But state election law requires candidates to close their campaign accounts and disburse the money within two years after losing an election or being termed out of office. Unless they’re planning to run for another office.
With another campaign on the horizon, however hazy it might be, the cash stays with the candidate — and this rule has forced some veteran officeholders into some unusual political contortions.
For example, state Treasurer Bill Lockyer announced last year that he is retiring from politics, but he has $1.7 million in a campaign account for a purported 2018 run for lieutenant governor....
With the next statewide election four years away, it’s time for ghost campaigns, with prospective candidates saying all the right things about races they may never enter.
“It’s a parking place,” said Tony Quinn, a longtime GOP operative who was one of the first members of the state’s Fair Political Practices Commission when it was formed in the mid-1970s. “While there’s no limit to the amount of money any candidate can have, they have to report it, so it has to be listed somewhere.”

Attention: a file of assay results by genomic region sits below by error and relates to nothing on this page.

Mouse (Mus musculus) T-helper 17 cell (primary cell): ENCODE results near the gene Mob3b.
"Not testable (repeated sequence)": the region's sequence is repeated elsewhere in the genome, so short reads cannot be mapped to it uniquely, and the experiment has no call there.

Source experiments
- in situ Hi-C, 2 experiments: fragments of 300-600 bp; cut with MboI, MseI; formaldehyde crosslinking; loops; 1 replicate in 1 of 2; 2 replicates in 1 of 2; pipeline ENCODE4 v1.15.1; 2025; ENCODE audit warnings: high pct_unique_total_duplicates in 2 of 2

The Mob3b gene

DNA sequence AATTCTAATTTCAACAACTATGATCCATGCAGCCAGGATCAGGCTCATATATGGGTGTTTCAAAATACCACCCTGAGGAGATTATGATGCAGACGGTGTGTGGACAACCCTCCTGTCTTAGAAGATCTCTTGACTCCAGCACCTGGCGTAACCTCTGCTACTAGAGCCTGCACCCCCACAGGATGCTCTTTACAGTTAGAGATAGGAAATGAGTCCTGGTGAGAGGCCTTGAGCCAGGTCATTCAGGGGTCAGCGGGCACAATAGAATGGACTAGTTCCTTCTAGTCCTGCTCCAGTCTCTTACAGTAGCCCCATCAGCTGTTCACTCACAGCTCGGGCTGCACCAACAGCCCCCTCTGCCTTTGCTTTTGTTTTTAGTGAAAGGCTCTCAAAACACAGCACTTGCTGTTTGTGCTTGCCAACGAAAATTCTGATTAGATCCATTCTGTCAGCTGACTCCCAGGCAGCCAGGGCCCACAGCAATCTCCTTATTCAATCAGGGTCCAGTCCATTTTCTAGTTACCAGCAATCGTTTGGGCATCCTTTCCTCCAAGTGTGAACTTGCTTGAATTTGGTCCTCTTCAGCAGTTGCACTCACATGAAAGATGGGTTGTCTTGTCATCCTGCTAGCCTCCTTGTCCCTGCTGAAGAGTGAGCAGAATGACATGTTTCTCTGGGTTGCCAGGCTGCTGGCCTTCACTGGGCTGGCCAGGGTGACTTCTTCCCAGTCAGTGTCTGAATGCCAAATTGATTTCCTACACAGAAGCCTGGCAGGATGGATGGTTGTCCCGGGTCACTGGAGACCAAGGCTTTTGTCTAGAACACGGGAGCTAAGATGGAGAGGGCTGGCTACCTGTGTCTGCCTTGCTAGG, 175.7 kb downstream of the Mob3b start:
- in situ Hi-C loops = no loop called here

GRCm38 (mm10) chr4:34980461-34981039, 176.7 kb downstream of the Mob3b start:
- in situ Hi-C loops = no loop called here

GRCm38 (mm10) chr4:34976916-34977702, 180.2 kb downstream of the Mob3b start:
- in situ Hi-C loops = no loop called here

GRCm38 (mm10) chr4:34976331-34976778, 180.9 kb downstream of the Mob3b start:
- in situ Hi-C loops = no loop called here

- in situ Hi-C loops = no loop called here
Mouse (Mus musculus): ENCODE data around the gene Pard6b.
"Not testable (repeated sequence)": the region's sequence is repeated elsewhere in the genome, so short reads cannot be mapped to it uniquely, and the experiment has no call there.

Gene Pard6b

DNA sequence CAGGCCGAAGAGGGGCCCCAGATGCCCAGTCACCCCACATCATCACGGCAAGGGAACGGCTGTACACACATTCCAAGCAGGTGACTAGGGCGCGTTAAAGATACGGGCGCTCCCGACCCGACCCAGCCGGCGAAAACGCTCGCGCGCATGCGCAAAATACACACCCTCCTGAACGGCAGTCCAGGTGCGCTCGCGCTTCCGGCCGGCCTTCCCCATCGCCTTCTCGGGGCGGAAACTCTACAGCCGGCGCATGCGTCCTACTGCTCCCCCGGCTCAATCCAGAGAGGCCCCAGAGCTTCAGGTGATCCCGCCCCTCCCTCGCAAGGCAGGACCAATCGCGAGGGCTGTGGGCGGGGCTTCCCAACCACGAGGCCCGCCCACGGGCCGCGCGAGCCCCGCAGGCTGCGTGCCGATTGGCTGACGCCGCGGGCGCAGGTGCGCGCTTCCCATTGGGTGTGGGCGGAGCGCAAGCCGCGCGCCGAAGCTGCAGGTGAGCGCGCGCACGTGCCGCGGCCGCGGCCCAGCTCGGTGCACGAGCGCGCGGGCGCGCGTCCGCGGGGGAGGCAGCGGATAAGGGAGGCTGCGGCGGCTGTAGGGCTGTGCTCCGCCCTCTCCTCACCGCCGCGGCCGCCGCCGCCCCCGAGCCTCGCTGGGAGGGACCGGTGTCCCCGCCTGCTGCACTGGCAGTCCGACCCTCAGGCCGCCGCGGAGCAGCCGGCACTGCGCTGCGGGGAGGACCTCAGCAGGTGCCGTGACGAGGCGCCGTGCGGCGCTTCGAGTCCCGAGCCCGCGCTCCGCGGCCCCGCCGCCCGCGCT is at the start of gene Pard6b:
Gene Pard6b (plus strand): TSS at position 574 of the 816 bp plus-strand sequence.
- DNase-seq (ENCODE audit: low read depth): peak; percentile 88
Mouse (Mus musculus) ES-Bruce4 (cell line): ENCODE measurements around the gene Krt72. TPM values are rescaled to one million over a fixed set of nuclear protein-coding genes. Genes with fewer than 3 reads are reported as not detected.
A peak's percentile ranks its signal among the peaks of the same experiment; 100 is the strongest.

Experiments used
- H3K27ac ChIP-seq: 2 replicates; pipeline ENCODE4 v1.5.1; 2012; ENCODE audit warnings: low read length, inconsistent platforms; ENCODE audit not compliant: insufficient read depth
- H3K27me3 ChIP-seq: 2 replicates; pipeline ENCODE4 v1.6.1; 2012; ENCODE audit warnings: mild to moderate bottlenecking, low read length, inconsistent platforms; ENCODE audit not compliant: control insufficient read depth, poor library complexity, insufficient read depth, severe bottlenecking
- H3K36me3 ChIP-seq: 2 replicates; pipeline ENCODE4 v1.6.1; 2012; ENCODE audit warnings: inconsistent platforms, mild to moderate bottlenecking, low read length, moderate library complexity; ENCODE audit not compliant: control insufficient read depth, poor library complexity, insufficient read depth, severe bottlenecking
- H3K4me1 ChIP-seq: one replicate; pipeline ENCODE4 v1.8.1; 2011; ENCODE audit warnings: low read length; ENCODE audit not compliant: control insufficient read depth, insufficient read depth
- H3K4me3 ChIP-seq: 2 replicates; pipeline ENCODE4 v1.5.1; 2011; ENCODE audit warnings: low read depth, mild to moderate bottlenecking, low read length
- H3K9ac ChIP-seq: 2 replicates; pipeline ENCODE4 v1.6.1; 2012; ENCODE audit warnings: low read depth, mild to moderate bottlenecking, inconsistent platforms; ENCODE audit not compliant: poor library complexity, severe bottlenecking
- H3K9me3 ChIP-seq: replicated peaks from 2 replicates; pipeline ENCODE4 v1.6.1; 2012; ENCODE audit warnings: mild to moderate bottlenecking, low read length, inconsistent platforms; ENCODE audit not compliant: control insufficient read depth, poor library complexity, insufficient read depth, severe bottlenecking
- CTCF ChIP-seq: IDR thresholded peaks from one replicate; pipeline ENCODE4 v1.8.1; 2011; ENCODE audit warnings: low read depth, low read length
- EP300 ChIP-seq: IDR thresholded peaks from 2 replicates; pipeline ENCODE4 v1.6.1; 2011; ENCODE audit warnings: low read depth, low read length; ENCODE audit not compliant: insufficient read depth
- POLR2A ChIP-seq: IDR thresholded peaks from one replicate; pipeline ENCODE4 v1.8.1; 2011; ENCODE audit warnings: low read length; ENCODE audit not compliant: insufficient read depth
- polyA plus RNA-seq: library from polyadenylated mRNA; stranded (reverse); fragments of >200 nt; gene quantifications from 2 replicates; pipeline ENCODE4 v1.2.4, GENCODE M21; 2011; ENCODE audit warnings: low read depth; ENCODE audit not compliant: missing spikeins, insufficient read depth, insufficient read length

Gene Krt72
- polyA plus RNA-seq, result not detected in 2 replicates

Political contributions, including money for ballot measures, are one of the state-approved ways to spend campaign cash, along with donations to “bona fide charitable, educational, civic, religious or similar tax-exempt, nonprofit organizations,” according to state law. The money also can be returned to donors, which doesn’t happen often.